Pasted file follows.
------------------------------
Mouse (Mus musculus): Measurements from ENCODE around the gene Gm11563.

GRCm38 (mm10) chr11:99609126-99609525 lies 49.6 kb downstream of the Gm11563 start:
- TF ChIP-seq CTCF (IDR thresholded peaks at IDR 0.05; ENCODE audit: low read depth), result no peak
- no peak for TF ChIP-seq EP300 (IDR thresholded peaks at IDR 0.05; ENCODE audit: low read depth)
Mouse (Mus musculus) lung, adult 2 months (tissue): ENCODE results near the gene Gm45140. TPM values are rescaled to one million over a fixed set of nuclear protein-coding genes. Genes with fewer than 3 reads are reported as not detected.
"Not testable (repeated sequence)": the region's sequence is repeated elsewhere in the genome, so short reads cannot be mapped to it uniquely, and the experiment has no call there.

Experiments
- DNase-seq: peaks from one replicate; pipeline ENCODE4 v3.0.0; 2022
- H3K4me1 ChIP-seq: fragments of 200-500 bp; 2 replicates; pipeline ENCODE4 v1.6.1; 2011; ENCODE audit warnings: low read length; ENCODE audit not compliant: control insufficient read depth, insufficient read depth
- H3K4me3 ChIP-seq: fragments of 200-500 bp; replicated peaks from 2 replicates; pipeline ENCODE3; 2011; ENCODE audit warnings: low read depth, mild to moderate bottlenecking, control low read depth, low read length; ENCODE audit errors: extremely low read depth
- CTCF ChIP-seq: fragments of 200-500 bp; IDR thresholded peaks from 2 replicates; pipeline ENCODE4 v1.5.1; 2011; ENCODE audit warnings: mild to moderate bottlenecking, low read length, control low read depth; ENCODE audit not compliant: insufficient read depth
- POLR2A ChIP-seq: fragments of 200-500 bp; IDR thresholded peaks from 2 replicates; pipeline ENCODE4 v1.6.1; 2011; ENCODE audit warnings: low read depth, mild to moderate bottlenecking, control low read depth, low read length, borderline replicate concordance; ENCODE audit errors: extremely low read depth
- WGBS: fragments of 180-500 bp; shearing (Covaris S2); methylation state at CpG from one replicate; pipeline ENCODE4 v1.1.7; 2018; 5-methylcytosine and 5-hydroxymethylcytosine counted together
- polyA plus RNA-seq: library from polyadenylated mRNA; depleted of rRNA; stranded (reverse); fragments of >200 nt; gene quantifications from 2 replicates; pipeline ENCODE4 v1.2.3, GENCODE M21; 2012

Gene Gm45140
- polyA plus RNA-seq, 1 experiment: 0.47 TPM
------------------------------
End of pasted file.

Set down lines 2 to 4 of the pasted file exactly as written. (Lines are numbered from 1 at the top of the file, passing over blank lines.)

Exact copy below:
GRCm38 (mm10) chr11:99609126-99609525 lies 49.6 kb downstream of the Gm11563 start:
- TF ChIP-seq CTCF (IDR thresholded peaks at IDR 0.05; ENCODE audit: low read depth), result no peak
- no peak for TF ChIP-seq EP300 (IDR thresholded peaks at IDR 0.05; ENCODE audit: low read depth)